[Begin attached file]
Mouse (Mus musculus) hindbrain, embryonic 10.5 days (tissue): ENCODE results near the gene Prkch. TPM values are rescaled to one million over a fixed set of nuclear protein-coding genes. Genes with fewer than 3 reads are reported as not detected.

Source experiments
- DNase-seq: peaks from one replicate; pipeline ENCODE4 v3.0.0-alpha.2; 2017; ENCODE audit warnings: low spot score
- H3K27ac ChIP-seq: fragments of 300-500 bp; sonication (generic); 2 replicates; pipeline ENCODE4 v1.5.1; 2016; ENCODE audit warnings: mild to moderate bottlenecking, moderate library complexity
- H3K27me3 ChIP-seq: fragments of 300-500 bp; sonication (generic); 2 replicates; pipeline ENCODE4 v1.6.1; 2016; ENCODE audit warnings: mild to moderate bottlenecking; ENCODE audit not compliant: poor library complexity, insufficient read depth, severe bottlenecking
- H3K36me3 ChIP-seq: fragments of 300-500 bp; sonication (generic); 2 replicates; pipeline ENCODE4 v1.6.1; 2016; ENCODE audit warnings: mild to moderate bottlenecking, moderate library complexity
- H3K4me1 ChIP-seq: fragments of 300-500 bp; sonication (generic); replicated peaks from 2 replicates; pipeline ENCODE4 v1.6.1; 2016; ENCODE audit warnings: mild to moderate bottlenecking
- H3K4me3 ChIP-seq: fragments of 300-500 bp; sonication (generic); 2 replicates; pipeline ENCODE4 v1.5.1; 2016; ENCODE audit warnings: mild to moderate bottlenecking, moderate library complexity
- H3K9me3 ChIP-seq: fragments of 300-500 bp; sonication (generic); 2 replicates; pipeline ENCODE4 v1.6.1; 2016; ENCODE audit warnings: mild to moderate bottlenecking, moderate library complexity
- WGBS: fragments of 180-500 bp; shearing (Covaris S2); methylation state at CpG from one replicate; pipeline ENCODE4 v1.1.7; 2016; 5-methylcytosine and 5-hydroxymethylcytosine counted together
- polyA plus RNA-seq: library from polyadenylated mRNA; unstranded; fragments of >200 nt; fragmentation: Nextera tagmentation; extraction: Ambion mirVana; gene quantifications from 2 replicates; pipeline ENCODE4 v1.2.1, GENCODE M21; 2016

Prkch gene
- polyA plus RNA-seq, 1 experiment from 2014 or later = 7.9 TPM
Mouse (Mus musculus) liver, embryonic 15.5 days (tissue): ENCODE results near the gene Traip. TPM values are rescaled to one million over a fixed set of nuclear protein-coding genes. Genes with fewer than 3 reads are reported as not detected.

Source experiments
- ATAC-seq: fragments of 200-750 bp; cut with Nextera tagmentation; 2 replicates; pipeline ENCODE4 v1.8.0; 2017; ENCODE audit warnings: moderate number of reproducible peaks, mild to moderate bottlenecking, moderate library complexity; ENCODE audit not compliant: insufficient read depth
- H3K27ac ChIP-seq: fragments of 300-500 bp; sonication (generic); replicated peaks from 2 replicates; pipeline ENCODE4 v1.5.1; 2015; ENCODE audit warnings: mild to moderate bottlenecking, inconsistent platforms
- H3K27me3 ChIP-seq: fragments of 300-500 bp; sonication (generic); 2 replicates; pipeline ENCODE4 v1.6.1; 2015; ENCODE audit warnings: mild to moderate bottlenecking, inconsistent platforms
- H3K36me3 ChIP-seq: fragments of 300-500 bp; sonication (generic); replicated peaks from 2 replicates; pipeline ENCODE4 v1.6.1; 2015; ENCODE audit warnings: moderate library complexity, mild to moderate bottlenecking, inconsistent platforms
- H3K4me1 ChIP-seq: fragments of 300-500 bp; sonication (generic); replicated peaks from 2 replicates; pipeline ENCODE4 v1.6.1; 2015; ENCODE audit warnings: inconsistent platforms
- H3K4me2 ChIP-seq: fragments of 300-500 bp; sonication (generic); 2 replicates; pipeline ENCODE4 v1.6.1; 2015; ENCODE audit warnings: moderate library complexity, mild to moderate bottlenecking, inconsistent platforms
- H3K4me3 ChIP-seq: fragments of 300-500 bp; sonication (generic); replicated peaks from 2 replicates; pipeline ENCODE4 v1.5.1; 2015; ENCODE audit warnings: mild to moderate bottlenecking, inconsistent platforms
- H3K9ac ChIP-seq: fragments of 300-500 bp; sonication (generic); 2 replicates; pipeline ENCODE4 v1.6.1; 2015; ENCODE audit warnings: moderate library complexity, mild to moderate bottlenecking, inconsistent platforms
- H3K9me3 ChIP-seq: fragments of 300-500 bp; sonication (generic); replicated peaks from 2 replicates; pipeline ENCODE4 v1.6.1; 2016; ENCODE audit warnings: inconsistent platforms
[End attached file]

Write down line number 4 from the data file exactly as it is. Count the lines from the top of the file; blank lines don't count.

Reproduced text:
- H3K27ac ChIP-seq: fragments of 300-500 bp; sonication (generic); 2 replicates; pipeline ENCODE4 v1.5.1; 2016; ENCODE audit warnings: mild to moderate bottlenecking, moderate library complexity